Food & Drink

The Country's Best Suburbs for People Who Love Food

People tend to think of suburbs as havens for nondescript chain restaurants and, if Tom Hanks' filmography is to be believed, covertly homicidal neighbors. But thankfully, neither of those two prevailing stereotypes hold true in all cases! On the food front, certain suburbs distinguish themselves as having not just acceptable sustenance, but true destination-worthy eats that will inspire you to forget about whatever weird conspiracy theories you may have cooked up about your neighbors. Here are 11 of them.

annadale virginia
The Grove | Lani Furbank/Thrillist

Annandale, Virginia

Population: 41,008
Metro area: Washington, DC
Annandale has long been the DC metro area's go-to for some bibimbap with a side of karaoke, but the Korean enclave has become an even more powerful draw in recent years with the opening of The Block, a 5,000-square-foot Asian food hall from the owner of the much-loved shaved ice slinging food bus SnoCream. Yes, they have an outpost here, and you'll also find everything from poke to pork belly pho to boat noodle soup at the various stands -- appropriately and excitingly, they recently launched a night market. Of course, focusing solely on the shiny new food hall does a disservice to all the excellent eating that's been available in the area for years, from the Korean-Chinese at Jang Won to the sublime soups at Lighthouse Tofu to the 24/7 Korean-Japanese gorging available at Yechon. What, you thought you were done? You haven't had any barbecue at Kogiya yet! Nor have you indulged in the sweeter side of things at Breeze Bakery. Honestly you may want to tap out on the karaoke and just go home for a nap, but that would make you a quitter.

banh mi
Best Baguette | Andy Kryza/Thrillist

Beaverton, Oregon

Population: 89,803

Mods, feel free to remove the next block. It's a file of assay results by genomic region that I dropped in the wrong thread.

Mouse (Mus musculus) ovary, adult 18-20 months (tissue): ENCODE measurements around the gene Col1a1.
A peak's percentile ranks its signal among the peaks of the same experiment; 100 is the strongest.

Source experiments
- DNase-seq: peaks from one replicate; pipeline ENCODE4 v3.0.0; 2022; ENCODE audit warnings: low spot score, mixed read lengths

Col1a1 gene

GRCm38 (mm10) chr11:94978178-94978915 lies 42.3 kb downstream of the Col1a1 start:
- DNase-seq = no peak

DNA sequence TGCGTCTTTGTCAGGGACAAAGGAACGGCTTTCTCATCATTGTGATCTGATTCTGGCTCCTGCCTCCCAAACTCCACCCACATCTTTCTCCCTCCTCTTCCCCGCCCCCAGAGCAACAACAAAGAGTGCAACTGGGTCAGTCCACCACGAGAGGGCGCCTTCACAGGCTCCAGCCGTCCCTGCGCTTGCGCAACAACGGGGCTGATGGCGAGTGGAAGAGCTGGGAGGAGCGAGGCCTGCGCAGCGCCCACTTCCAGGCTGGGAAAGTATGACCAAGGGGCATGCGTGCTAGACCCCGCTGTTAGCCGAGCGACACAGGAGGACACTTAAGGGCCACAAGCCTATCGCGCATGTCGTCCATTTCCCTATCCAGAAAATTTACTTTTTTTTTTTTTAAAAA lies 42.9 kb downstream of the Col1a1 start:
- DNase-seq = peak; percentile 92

Metro area: Portland, Oregon
Portlanders LOVE to bag on the home of Nike World Headquarters, what with all the car dealerships and strip malls. But they’re also more than happy to brave the clogged roads of Highway 26 for a taste of Beaverton’s legendary Korean offerings, and considering the suburb is home to one of the West Coast’s largest Korean populations (it’s no LA, but still...), that’s no surprise. Locals and visitors alike flock for a taste of Duh Kuh Bee’s transcendent hand-pulled noodles, dumplings, and barbecue variations that add a bit of Chinese influence to traditional Korean fare, while DJK and others offer up the full KBBQ experience, with an endless sea of banchan offering a feast while the bulgogi sizzles. Strip mall-bound Yuzu has been a destination for izakaya fare since long before the Japanese bar food overtook Portland, and Oyatsupan Bakers owns the tonkatsu game thanks to the brilliant marriage of fried pork and fluffy bread. It’s a scattershot sampling of incredible cuisine, one where fancy Italian offerings at Decarli coexists with sumptuous Indian feasts and where fast-food banh mi spot Best Baguette continuously jockeys for sandwich glory with the legendary Beaverton Sub Station. Yeah, it’s a lot of strip malls. And those strip malls are hiding culinary treasures amid the travel agencies and jewelry shops.

bellevue, washington
Lincoln Food Hall

Bellevue, Washington

Population: 141,444
Metro area: Seattle
Bellevue has quietly elevated its culinary game over the years, serving to complement Seattle’s storied food scene rather than compete with it. Still, even divorced from Emerald City altogether, Bellevue is a formidable and lovely example of the wide array of fresh, artisan fare that makes the Pacific Northwest so unique. And no, we’re not talking about the endlessly babbled about Sugar Factory, white chocolate burgers be damned. Here, seafood is king, with fisherman’s bounty taking a high-end turn at the vaunted Seastar, where everything from ahi to seafood stew and crabcakes commingle. Mom-and-pop shops, meanwhile, keep the seafood cheap, while the city’s rich Asian history allows for a huge number of must-try sushi spots and dumplings, with Musashi’s and an outpost of local fave Dough Zone respectively representing each beautifully. The Middle East is represented by the glorious shawarma of joints like Mediterranean Kitchen, while Daniel’s Broiler is the prime cut steakhouse with a view. Still, for all its traditional flair, Bellevue’s on top of the new trends too, as evidenced by the elevated bar fare of Lot No. 3 and the newish Lincoln South Food Hall, where burgers, bar, pizza, and poke find common ground under one roof, giving off a food cart-style experience without the need to stand in the rain.

miller's bar
Miller's Bar | Rosh Sillars/Thrillist

Dearborn, Michigan

Population: 94,491
Metro area: Detroit